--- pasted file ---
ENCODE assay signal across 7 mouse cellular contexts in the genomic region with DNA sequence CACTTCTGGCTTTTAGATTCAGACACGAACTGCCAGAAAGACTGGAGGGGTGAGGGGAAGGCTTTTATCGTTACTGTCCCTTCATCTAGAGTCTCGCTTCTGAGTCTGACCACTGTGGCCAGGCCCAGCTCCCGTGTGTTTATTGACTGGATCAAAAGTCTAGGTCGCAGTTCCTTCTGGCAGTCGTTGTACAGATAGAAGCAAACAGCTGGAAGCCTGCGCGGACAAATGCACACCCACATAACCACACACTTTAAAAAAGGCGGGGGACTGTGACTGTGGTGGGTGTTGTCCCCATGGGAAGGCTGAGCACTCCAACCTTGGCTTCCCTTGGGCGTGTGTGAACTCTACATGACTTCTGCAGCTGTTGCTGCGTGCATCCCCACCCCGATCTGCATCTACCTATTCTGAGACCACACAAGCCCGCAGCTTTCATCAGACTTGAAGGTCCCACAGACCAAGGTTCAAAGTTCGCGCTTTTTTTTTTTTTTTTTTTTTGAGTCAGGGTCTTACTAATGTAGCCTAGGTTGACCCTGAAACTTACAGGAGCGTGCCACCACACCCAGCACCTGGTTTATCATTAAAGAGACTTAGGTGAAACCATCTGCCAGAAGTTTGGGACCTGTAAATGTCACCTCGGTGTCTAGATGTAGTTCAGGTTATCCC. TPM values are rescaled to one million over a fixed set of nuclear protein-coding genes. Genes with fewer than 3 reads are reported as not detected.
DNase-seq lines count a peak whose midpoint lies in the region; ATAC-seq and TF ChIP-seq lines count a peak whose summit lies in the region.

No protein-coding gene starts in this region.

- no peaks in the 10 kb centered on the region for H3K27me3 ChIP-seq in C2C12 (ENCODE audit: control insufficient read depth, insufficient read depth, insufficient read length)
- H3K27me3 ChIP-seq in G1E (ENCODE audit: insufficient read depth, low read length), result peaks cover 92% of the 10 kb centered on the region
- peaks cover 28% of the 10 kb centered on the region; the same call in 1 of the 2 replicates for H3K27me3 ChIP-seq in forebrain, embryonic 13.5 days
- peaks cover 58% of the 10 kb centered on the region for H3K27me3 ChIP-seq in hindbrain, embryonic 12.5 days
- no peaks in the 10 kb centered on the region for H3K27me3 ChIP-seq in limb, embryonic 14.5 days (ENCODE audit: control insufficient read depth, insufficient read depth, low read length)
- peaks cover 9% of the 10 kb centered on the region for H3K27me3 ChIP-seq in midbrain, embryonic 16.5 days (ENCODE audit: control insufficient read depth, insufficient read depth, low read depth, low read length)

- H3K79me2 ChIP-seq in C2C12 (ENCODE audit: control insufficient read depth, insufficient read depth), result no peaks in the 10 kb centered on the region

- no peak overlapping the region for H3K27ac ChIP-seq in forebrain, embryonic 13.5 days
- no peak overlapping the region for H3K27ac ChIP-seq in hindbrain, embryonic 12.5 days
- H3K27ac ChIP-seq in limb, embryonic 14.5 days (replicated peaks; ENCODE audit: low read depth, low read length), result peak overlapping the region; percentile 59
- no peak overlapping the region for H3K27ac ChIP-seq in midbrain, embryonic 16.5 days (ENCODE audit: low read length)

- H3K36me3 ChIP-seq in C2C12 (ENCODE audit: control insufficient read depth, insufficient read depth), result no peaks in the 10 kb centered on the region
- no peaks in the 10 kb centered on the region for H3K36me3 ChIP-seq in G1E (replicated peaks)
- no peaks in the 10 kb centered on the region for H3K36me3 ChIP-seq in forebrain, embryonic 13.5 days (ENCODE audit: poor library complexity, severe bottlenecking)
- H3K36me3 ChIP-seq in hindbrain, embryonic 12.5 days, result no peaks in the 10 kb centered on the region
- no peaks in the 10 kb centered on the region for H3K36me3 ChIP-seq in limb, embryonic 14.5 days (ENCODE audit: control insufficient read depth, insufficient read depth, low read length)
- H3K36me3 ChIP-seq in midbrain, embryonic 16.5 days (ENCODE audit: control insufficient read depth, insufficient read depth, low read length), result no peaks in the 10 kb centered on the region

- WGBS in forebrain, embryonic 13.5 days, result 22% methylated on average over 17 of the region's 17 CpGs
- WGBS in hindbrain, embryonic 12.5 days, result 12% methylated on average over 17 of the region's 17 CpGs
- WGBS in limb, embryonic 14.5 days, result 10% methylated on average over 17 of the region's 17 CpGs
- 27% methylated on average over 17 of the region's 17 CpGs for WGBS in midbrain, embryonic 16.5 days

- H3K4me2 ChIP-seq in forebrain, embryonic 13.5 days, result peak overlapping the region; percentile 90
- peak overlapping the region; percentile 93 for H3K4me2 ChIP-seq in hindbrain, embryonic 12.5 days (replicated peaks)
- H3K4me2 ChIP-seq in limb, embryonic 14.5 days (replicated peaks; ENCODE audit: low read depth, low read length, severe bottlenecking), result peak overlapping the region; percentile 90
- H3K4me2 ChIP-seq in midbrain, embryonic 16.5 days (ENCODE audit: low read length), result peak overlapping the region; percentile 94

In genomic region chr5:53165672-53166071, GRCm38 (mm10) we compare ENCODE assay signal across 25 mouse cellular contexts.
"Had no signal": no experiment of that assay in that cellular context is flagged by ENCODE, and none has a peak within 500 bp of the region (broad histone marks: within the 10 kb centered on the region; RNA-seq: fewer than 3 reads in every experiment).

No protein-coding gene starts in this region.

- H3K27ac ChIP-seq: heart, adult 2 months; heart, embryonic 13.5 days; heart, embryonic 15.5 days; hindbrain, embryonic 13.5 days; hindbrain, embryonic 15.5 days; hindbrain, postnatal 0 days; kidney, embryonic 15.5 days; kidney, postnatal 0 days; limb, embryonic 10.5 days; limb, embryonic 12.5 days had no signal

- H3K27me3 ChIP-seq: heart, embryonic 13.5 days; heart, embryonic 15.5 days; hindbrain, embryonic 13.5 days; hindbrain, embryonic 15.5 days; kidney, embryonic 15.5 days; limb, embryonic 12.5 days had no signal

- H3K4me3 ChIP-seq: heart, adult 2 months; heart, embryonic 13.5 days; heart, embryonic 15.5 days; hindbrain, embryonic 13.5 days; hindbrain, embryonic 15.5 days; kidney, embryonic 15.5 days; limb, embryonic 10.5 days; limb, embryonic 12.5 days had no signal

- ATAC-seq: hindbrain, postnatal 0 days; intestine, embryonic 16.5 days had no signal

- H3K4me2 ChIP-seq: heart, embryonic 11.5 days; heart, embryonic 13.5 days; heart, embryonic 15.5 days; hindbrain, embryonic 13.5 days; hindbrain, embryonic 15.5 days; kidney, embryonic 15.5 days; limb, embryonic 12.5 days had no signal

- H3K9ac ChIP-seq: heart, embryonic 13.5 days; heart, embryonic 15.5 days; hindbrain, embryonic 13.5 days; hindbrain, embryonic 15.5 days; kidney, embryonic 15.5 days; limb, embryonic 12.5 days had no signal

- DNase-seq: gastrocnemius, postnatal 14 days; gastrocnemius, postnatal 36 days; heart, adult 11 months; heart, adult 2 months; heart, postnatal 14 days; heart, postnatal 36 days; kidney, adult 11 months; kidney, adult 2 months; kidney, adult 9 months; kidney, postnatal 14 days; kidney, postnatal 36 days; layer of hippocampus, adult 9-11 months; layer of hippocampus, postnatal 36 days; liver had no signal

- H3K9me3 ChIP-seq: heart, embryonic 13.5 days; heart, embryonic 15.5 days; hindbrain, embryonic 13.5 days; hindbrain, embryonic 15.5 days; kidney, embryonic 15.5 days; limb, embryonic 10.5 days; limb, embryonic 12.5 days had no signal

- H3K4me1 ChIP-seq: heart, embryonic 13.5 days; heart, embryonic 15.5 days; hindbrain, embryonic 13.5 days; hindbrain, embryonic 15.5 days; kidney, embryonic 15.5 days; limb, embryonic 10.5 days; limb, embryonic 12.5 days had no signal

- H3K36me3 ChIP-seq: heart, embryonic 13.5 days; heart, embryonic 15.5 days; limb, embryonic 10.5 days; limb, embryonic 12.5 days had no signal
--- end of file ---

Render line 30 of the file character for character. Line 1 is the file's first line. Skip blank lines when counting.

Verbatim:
"Had no signal": no experiment of that assay in that cellular context is flagged by ENCODE, and none has a peak within 500 bp of the region (broad histone marks: within the 10 kb centered on the region; RNA-seq: fewer than 3 reads in every experiment).